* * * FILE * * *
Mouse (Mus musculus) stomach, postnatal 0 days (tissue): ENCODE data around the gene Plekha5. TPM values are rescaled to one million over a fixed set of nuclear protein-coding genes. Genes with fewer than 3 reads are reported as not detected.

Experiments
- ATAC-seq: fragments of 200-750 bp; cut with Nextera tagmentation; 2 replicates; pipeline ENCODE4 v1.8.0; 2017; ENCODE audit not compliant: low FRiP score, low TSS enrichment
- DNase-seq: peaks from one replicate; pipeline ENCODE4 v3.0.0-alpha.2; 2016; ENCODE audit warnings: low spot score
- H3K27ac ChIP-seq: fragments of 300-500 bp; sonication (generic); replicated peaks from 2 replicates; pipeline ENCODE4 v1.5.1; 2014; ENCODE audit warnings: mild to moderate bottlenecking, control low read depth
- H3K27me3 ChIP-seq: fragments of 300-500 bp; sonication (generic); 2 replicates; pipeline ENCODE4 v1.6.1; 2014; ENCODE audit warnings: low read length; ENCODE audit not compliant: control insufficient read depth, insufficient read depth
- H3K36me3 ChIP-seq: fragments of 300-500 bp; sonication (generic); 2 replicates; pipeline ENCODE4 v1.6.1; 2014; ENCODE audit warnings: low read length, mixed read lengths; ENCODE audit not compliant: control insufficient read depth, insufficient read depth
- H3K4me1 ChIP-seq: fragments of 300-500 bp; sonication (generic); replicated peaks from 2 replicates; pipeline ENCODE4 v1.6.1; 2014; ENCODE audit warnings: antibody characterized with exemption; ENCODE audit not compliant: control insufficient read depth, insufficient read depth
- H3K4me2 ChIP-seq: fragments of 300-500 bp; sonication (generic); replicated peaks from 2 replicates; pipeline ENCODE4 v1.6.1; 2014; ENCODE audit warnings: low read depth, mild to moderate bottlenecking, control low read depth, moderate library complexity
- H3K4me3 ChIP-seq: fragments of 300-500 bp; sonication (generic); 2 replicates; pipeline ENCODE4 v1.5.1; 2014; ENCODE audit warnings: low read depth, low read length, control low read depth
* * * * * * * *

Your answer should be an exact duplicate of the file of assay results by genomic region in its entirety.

Mouse (Mus musculus) stomach, postnatal 0 days (tissue): ENCODE data around the gene Plekha5. TPM values are rescaled to one million over a fixed set of nuclear protein-coding genes. Genes with fewer than 3 reads are reported as not detected.

Experiments
- ATAC-seq: fragments of 200-750 bp; cut with Nextera tagmentation; 2 replicates; pipeline ENCODE4 v1.8.0; 2017; ENCODE audit not compliant: low FRiP score, low TSS enrichment
- DNase-seq: peaks from one replicate; pipeline ENCODE4 v3.0.0-alpha.2; 2016; ENCODE audit warnings: low spot score
- H3K27ac ChIP-seq: fragments of 300-500 bp; sonication (generic); replicated peaks from 2 replicates; pipeline ENCODE4 v1.5.1; 2014; ENCODE audit warnings: mild to moderate bottlenecking, control low read depth
- H3K27me3 ChIP-seq: fragments of 300-500 bp; sonication (generic); 2 replicates; pipeline ENCODE4 v1.6.1; 2014; ENCODE audit warnings: low read length; ENCODE audit not compliant: control insufficient read depth, insufficient read depth
- H3K36me3 ChIP-seq: fragments of 300-500 bp; sonication (generic); 2 replicates; pipeline ENCODE4 v1.6.1; 2014; ENCODE audit warnings: low read length, mixed read lengths; ENCODE audit not compliant: control insufficient read depth, insufficient read depth
- H3K4me1 ChIP-seq: fragments of 300-500 bp; sonication (generic); replicated peaks from 2 replicates; pipeline ENCODE4 v1.6.1; 2014; ENCODE audit warnings: antibody characterized with exemption; ENCODE audit not compliant: control insufficient read depth, insufficient read depth
- H3K4me2 ChIP-seq: fragments of 300-500 bp; sonication (generic); replicated peaks from 2 replicates; pipeline ENCODE4 v1.6.1; 2014; ENCODE audit warnings: low read depth, mild to moderate bottlenecking, control low read depth, moderate library complexity
- H3K4me3 ChIP-seq: fragments of 300-500 bp; sonication (generic); 2 replicates; pipeline ENCODE4 v1.5.1; 2014; ENCODE audit warnings: low read depth, low read length, control low read depth